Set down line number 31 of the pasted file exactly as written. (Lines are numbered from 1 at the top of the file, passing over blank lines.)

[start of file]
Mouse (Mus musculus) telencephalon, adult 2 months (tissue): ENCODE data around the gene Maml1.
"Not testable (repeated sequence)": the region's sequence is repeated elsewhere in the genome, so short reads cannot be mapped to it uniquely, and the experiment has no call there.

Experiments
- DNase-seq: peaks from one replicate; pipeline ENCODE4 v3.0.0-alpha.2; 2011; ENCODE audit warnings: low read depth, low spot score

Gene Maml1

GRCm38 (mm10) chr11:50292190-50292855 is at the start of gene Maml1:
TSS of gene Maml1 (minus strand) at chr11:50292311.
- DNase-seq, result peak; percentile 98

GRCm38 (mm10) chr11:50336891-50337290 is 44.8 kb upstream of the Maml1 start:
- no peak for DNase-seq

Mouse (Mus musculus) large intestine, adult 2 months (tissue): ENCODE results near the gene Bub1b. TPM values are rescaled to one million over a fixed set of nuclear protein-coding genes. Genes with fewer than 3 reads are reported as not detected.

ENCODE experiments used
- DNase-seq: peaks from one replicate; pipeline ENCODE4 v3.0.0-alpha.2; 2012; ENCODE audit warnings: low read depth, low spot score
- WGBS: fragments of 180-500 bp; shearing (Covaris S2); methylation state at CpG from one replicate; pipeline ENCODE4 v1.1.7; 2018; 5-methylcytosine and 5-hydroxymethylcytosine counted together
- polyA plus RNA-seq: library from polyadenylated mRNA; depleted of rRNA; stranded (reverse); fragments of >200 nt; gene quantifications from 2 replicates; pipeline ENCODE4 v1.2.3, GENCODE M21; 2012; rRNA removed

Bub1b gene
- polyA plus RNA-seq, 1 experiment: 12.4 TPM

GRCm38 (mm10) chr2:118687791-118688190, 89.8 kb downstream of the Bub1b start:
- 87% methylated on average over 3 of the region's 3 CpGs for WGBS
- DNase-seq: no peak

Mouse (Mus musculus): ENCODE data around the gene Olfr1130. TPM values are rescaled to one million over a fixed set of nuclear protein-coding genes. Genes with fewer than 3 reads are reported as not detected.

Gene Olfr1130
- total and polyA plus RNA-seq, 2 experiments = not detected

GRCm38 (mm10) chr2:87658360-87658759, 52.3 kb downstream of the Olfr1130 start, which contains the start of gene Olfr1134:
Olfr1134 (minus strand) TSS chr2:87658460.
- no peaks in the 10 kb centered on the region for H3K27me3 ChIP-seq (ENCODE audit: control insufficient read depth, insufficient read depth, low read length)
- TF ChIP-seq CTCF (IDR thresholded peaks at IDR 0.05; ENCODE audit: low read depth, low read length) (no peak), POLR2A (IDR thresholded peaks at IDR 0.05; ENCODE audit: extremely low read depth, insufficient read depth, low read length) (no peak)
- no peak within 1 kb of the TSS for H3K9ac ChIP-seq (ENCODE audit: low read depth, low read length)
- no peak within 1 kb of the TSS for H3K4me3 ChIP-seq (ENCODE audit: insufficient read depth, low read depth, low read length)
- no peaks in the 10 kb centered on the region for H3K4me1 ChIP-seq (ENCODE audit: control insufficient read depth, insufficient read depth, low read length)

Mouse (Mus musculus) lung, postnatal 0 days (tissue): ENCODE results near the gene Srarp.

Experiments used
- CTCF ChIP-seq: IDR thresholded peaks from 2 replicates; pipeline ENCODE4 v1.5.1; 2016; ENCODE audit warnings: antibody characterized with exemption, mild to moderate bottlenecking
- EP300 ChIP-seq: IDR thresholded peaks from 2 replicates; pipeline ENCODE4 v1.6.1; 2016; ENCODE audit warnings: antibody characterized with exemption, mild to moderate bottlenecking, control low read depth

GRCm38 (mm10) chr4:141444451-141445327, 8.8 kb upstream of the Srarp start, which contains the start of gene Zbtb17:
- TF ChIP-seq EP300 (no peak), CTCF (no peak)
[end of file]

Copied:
Mouse (Mus musculus) lung, postnatal 0 days (tissue): ENCODE results near the gene Srarp.